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Flashcards in Viral Drugs Deck (15)
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1

General Features of Antivirals?

  • Viral Replication depends no host cell machinery 
  • To work, antivirals must block:
    • viral entry
    • intracellular viral activity (replication)
    • Viral exit
  • The more selective the better
  • Antivirals drugs are virustatic

2

General Features for Herpes virus infection Drugs:

-major us4e

-MOA

-Adverse effects

-DDI 

-Resistance

  • Major Use:
    • HSV-1, HSV-2, VZV, CMV
  • MOA:
    • After entry into host cell, drug is selectively phosphorylated by virus-specific enzymes
      • ex thymidine kinase
    • The kinases the convert to a triphosphate that blocks viral DNA synthesis by:
      • inhibiting viral DNA polymerase
      • Incorporating into viral DNA, causing early chain termination
  • Adverse Effects:
    • Nephrotoxicity is dose limiting
    • Headache and GI upset
  • DDI:
    • Avoid other nephrotic drugs
      • aminoglycosides, B-lactams
    • Avoid other drugs that compete for tubular secretion
      • Increase blood levels of antiviral=Increase adverse effects
  • Resistance:
    • caused by mutations in viral thymidine kinase or DNA polymerase
    • Cross-resistance common due to same/similar MOA

3

Herpes virus infection: Drug spectrum for each virus

-HSV

-VZV

-CMV

HSV/VZV

  • Acyclovir
  • Valacyclovir
  • Famciclovir
  • Penciclovir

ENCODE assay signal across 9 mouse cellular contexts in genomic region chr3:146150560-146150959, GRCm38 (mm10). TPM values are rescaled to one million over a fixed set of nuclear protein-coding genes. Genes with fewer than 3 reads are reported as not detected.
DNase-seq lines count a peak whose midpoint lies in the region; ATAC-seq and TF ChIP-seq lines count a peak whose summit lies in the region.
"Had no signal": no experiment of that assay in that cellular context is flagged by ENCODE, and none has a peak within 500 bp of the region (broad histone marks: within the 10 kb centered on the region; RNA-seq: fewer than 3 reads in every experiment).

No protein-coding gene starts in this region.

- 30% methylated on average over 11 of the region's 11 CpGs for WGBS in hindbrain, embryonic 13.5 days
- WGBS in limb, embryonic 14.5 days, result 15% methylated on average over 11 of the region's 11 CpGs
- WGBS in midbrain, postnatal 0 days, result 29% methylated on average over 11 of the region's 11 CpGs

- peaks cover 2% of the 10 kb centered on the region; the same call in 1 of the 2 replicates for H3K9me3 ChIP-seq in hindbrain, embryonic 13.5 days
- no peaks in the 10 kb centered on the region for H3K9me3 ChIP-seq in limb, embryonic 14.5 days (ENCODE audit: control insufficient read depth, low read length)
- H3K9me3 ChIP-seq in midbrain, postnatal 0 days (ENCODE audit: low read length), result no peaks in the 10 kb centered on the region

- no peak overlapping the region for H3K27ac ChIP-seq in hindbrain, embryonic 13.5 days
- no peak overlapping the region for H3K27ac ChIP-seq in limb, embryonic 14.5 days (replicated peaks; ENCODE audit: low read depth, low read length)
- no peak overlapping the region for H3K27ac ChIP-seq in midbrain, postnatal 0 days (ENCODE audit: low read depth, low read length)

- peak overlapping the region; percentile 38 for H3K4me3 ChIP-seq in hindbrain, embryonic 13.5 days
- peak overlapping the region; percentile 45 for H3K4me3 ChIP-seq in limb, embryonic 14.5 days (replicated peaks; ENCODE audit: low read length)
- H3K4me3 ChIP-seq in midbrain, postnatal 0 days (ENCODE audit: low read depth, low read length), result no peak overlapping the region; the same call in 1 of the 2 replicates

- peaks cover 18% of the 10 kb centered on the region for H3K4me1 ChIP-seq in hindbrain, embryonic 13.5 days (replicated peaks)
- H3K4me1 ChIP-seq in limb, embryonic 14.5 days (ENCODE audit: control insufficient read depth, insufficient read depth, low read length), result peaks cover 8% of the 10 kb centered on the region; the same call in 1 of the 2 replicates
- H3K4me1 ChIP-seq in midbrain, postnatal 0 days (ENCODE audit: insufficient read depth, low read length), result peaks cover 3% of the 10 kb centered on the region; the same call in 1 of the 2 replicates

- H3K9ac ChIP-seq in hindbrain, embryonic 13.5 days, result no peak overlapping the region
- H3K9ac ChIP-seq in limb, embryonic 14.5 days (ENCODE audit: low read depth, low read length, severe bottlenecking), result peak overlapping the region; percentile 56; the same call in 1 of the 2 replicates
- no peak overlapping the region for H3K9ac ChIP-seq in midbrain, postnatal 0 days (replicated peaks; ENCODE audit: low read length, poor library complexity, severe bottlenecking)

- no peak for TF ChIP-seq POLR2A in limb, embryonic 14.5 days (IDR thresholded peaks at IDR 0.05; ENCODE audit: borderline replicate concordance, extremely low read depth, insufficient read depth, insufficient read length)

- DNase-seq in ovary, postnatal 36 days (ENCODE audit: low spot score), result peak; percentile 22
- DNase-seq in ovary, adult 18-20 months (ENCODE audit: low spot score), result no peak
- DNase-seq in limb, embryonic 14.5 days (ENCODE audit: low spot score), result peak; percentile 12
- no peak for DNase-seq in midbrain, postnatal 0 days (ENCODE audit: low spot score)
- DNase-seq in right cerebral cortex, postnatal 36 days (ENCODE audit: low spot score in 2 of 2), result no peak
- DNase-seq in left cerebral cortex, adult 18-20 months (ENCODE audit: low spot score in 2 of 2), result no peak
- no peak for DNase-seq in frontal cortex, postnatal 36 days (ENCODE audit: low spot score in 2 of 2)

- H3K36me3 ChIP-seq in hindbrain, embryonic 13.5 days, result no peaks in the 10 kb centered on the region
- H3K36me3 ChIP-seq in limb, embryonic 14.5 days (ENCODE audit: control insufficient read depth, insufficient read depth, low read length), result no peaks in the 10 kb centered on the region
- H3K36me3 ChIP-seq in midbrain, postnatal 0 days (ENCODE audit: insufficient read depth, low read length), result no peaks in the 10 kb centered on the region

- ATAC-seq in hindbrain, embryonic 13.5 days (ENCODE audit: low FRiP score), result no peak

• Docosanol
  • Trifluridine

HSV/VZV/CMV

  • Foscarnet
  • Ganciclovir

CMV

  • Valgancyclovir
  • Cidofovir

4

Acyclovir:

-clinical use

-MOA

-PK

-Side effects

-DDIs

-Resistance

Systemic drug for HSV and VZV infections

  • Clinical Use:
    • 1st line agent for HSV-1 and HSV-2 
    • Some activity against VZV
      • 10x more potent against HSV than VZV
    • Preferred choice for VZV in immunocompromised patients
      • HIV + HSV
    • Drug of choice for ocular herpetic infections including VZV
  • MOA:
    • Nucleoside analog is phosphorylated by virus-specific thymidine kinase and incorportated into viral DNA
    • Phosphorylated to the di- and tri-phosphates by host cell
    • Competively inhibits DNA polymerase
  • PK
    • Poor bioavailabilty (15%)
    • Renal elimination (decrease dose in renal impaired)
    • PO, IV, Topical
  • Side effects:
    • Well tolerated
    • Some GI Upset and headache with PO
    • Renal toxicity and neurological effects w/IV
  • DDIs
    • Avoid combining with drugs that compete for tubular secretion
      • ex: Probenecid, cimetidine 
    • Avoid combining with nephrotic drugs
      • vancomycin, aminoglycoside=Increase risk of renal toxicity
  • Resistance:
    • Changes in thymidine kinase or DNA polymerase cause resistance
    • Cross-resistance to valacyclovir, famciclovir, and ganciclovir

5

Valacyclovir:

-Clinical Use

-MOA

-PK

-Side effects